IIS 4 and IIS 5 were affected by the CA-2001-13 security vulnerability which led to the infamous Code Red attack; however, both versions 6.0 and 7.0 have no reported issues with this specific vulnerability. In IIS 6.0 Microsoft opted to change the behaviour of pre-installed ISAPI handlers, many of which were culprits in the vulnerabilities of 4.0 and 5.0, thus reducing the attack surface of IIS. In addition, IIS 6.0 added a feature called "Web Service Extensions" that prevents IIS from launching any program without explicit permission by an administrator.
By default IIS 5.1 and earlier run websites in a single process running the context of the System account, a Windows account with administrative rights. Under 6.0 all request handling processes run in the context of the Network Service account, which has significantly fewer privileges, so that should there be a vulnerability in a feature or in custom code it won't necessarily compromise the entire system given the sandboxed environment these worker processes run in. IIS 6.0 also contained a new kernel HTTP stack (
http.sys) with a stricter HTTP request parser and response cache for both static and dynamic content.
According to Secunia, as of June 2011, IIS 7 had a total of six resolved vulnerabilities while IIS 6 had a total of eleven vulnerabilities, out of which one was still unpatched. The unpatched security advisory has a severity rating of 2 out of 5.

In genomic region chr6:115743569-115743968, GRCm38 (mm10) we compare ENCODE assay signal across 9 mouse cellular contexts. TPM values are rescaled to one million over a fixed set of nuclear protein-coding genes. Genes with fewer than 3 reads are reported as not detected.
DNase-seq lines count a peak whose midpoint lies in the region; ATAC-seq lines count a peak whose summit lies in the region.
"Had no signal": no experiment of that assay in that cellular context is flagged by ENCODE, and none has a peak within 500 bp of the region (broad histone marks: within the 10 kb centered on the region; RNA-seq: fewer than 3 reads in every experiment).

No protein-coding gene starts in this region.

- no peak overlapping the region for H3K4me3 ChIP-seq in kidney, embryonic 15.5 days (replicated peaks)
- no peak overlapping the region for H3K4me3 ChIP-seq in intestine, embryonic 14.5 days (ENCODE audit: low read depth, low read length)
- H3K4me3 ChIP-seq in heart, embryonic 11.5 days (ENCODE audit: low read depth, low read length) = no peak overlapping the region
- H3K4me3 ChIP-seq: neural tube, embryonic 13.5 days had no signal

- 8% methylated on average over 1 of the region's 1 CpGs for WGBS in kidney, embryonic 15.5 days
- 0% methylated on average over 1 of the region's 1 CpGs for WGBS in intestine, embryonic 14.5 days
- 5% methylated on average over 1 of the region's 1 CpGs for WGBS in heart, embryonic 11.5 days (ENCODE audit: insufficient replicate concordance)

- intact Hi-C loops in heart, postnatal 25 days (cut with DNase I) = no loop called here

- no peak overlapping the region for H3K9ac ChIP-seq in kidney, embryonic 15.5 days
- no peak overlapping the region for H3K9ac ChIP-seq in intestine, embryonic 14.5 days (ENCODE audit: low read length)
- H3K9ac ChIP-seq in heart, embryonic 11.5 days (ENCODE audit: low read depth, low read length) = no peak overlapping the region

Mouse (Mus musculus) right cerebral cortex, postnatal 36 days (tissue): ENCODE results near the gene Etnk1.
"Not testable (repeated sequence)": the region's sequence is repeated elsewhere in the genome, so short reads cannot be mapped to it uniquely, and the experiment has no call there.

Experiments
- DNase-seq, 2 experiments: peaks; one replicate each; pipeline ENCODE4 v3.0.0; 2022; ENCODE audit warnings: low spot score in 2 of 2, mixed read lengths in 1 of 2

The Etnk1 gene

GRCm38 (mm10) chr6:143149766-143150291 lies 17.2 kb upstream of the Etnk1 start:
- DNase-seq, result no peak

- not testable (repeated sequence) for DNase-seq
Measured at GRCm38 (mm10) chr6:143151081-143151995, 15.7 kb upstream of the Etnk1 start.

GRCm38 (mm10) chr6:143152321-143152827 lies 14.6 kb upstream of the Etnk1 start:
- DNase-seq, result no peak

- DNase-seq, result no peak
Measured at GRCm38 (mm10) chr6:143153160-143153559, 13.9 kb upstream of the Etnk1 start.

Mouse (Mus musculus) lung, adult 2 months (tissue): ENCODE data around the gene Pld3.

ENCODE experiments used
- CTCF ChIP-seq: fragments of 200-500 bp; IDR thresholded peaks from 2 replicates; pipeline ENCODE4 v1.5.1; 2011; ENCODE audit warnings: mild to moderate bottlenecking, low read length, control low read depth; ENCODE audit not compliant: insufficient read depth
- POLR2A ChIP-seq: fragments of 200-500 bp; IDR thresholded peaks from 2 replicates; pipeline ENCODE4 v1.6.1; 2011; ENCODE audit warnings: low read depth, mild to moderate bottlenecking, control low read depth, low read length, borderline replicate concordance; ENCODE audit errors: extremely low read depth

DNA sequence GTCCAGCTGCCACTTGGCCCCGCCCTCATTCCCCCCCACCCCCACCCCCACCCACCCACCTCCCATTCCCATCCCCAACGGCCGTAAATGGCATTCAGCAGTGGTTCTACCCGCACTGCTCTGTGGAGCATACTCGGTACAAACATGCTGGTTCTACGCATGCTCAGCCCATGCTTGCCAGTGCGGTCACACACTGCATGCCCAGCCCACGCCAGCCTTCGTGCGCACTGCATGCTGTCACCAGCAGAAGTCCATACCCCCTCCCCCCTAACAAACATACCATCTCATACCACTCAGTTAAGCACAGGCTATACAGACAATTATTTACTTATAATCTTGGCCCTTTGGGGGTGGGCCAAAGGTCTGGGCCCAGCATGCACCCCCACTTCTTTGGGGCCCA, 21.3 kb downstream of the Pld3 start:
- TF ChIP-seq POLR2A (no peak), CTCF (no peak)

In June 2007, a Google study of 80 million domains concluded that while the IIS market share was 23% at the time, IIS servers hosted 49% of the world's malware, the same as Apache servers whose market share was 66%. The study also observed the geographical location of these dirty servers and suggested that the cause of this could be the use of unlicensed copies of Windows that could not obtain security updates from Microsoft. In a blog post on 28 April 2009, Microsoft noted that it supplies security updates to everyone without genuine verification.
The 2013 mass surveillance disclosures made it more widely known that IIS is particularly bad in supporting perfect forward secrecy (PFS), especially when used in conjunction with Internet Explorer. Possessing one of the long term asymmetric secret keys used to establish a HTTPS session should not make it easier to derive the short term session key to then decrypt the conversation, even at a later time. Diffie–Hellman key exchange (DHE) and elliptic curve Diffie–Hellman key exchange (ECDHE) are in 2013 the only ones known to have that property. Only 30% of Firefox, Opera, and Chromium Browser sessions use it, and nearly 0% of Apple's Safari and Microsoft Internet Explorer sessions.